“Million Dollar Listing New York”: You list some, you lose some

Recap of Season 5, Episode 9

TRD New York /
Jun.June 17, 2016 05:15 PM

The men of “Million Dollar Listing New York” are on the brink of losing their listings (and at times, their minds) on this week’s episode. As the penthouse condo at 11 North Moore in Tribeca languishes on the market, Fredrik is finding it increasingly difficult to please his impatient investors and fend off brokers looking to get a piece of the action. Luis is on to Plan B after his original scheme to sell a co-op at 1045 Park Avenue falls through, and Ryan is on a short leash after stepping in for one of his co-stars at 56 Walker Street.

Luis is back to square one after he fails to convince a buyer who has just purchased a co-op at 1045 Park Avenue to cancel the deal and buy his client’s 15th-floor apartment instead. He puts a call out on social media and, with a modest spread of top-shelf whiskey and charcuterie, manages to reel in a full-ask offer. Good thing for us, as Luis was threatening to bring back that god-awful fedora for good luck.

Luis isn’t out of the woods yet. Despite the full-ask offer, the buyer must now survive the board approval process, which is almost as stressful as volunteering for the Hunger Games. “You could be Bill Gates, married to Warren Buffett, having a son with Mark Zuckerberg, and all that wealth together does not matter,” Luis says. Right!

Man’s best friend may be the downfall of this particular buyer, whose pooch Lizzie exceeds the co-op’s strict weight limit for dogs. In lieu of these unfair body standards, Luis takes Lizzie for a jog around the building, hoping she’ll miraculously shed three or four pounds in the course of five minutes. The only fruitful thing to come out of the workout is that he finally figures out the dog’s name is actually Lucy.

What Luis doesn’t realize, however, is that an overweight dog is the least of his worries. Despite an “amazing” board interview, the buyer’s wealth disappears quicker than you can say “Elizabeth Holmes.” Overnight, the stock that determines 70 percent of her worth drops from 27 to 13 percent, which causes the deal to fall through. Though this is the second deal to disappear into thin air, Natasha, the seller’s representative and an old friend of Luis’, decides to give him three more months to unload the co-op. Three failed deals and you’re outta here, Luis.

Not only is Fredrik feeling the pressure to sell the $30 million penthouse at 11 North Moore — “the most stressful listing” of his career — he’s fighting off a swarm of hungry brokers in the process. He schedules a one-on-one meeting with Nick, a fellow Douglas Elliman broker who keeps hitting up Steve, the investor who’s unhappy with Fredrik’s unsuccessful efforts. Nick goes back and forth between telling Fredrik he’s not interested in that particular listing, and insinuating that it’s time to give another broker a shot. Their beef remains unresolved, and as Fredrik storms out of the restaurant, Nick tells him to “get a price reduction on the way out.” BURN! Not to be outdone, Fredrik tells Nick to “get a new suit.” DOUBLE BURN!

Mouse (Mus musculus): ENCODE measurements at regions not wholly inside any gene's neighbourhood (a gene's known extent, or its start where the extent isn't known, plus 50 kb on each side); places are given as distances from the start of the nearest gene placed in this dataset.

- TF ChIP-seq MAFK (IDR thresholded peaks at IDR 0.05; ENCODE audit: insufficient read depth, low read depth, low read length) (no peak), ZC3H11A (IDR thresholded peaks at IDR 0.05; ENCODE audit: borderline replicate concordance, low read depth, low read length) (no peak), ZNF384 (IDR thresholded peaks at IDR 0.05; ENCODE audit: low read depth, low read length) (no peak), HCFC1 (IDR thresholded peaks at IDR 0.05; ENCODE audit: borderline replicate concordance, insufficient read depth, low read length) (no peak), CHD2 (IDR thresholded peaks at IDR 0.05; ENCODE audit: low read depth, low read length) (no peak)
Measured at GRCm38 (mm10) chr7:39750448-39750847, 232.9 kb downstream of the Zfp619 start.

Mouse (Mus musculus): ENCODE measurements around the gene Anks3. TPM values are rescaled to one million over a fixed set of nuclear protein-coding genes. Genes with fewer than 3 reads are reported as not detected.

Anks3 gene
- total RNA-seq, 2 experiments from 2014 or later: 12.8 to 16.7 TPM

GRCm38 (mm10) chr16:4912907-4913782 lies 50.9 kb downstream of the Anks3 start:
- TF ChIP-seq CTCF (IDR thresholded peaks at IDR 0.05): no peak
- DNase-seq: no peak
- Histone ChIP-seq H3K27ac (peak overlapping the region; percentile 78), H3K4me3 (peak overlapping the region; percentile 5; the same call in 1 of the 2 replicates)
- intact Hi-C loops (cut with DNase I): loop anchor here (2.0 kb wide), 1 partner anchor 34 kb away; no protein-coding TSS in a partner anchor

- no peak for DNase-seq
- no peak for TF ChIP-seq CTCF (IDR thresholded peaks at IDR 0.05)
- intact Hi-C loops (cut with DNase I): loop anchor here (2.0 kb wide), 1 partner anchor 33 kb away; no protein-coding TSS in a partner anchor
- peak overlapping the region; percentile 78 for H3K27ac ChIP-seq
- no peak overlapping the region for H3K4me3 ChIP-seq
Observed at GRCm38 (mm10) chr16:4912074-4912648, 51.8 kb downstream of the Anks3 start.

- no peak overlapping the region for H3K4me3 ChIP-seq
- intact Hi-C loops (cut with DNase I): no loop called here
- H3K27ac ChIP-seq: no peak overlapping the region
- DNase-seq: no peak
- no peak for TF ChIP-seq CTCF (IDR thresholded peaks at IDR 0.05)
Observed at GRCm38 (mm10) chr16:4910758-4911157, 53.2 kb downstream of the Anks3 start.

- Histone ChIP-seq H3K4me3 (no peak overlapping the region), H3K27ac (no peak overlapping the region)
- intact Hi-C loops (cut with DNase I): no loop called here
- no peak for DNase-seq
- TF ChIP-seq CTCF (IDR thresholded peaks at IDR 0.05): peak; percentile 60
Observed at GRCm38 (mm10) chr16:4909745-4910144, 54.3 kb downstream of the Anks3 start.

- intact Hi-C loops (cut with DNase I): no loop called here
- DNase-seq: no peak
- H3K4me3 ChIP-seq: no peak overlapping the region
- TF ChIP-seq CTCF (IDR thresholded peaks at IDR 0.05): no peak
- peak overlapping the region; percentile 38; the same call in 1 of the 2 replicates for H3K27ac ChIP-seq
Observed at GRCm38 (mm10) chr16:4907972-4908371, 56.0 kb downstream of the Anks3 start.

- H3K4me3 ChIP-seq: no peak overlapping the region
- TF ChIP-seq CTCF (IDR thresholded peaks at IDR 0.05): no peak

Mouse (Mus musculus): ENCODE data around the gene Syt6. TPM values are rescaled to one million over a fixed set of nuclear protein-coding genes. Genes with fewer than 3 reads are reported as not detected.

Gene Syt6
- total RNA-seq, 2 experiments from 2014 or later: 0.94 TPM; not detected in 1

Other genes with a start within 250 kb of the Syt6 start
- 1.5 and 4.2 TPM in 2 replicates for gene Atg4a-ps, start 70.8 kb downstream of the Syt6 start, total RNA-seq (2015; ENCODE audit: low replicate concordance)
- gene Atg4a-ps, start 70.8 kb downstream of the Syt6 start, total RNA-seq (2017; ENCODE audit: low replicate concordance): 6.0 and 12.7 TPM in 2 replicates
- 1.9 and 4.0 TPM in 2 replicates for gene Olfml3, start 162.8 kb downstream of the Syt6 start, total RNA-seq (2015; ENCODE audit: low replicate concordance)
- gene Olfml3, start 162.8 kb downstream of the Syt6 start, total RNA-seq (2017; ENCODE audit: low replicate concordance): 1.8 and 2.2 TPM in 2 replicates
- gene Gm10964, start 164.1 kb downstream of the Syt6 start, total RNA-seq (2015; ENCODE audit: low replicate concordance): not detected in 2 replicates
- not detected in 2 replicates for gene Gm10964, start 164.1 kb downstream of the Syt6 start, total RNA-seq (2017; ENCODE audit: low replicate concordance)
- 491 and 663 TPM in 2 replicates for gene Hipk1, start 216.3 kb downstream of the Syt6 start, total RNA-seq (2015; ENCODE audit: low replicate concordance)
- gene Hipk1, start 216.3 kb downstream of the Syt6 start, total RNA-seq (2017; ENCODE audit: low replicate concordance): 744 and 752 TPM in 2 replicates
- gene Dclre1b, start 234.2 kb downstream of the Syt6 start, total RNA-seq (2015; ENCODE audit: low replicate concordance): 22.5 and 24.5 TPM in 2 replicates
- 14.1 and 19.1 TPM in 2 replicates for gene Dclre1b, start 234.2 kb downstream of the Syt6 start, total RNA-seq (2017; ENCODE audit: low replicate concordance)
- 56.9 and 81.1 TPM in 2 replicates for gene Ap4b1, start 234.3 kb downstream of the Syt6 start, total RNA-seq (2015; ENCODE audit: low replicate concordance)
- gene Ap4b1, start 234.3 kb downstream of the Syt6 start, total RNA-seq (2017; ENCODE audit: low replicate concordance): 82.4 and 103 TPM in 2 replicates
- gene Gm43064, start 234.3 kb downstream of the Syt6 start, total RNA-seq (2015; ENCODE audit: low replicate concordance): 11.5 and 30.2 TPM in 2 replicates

Fredrik turns the marketing up a notch, renting a $15,000-a-week Rolls Royce to fill the penthouse’s garage, which (surprise!) costs an additional $550,000. His efforts seem to be paying off, however, as he finally lands a $25 million offer. When he brings the good news to Zach Vella, however, the developer refuses to lower the price, suggesting that it be could be worth $35 million or $40 million in just one to two years. Rather than fork it over for a discount, Zach decides he’d rather hold on to it and buy it for himself. This is still bad news for Fredrik. There’s an exclusion clause in the broker agreement that allows Zach to buy the apartment without having to pay a broker’s fee. Fredrik loses $900,000 in commission. It’s not nearly as heartbreaking as the news he receives toward the end of the episode. Fredrik and his husband Derek have had no luck in getting their surrogate pregnant. “When do you just like go and say, it’s not going to happen?” Fredrik says.

Ryan is off to Tribeca, which is “basically the more residential Soho.” “Soho is kind of like living in a mall,” Ryan declares. “A really nice expensive mall, but in Tribeca you have big open lofts and you don’t really have all the shops and tourists.”

Is it just us, or is Soho getting a bad rap this season?

Nevertheless, Ryan is brought in by Six Sigma NYC’s Jason Lee and Johnny Wan to sell 56 Walker Street, a tricked-out boutique development with four units. The listing once belonged to Fredrik Eklund. But after four months and little activity, the developers made the decision to move on with different broker. You can practically see Ryan’s head grow two full sizes upon hearing their displeasure with Fredrik.

“I’m here to save the day,” Ryan says. “You’re welcome.”

Ryan lays it on thick by repricing the building, getting rid of the ugly dark walls and bringing in entirely new staging. He enlists one of his team members to blast out that very familiar article about him replacing Fredrik at 56 Walker Street. Despite a well-attended open house, however, the developers are already threatening Ryan with hiring new brokers.

It appears that all those brokers weren’t just there for the food and alcohol, though. Ryan pulled in two offers, one for the third-floor duplex and another for the penthouse. Jason is the epitome of unimpressed because both offers fall at least $1 million below the asking price. He does concede to Ryan’s pleas to accept the offer for the duplex in order to jump-start momentum at 56 Walker, but refuses to even entertain the offer for the penthouse. “That’s the worst offer I’ve ever seen,” he says. Maybe Ryan now understands why Fredrik took so many vacations while working on the project.

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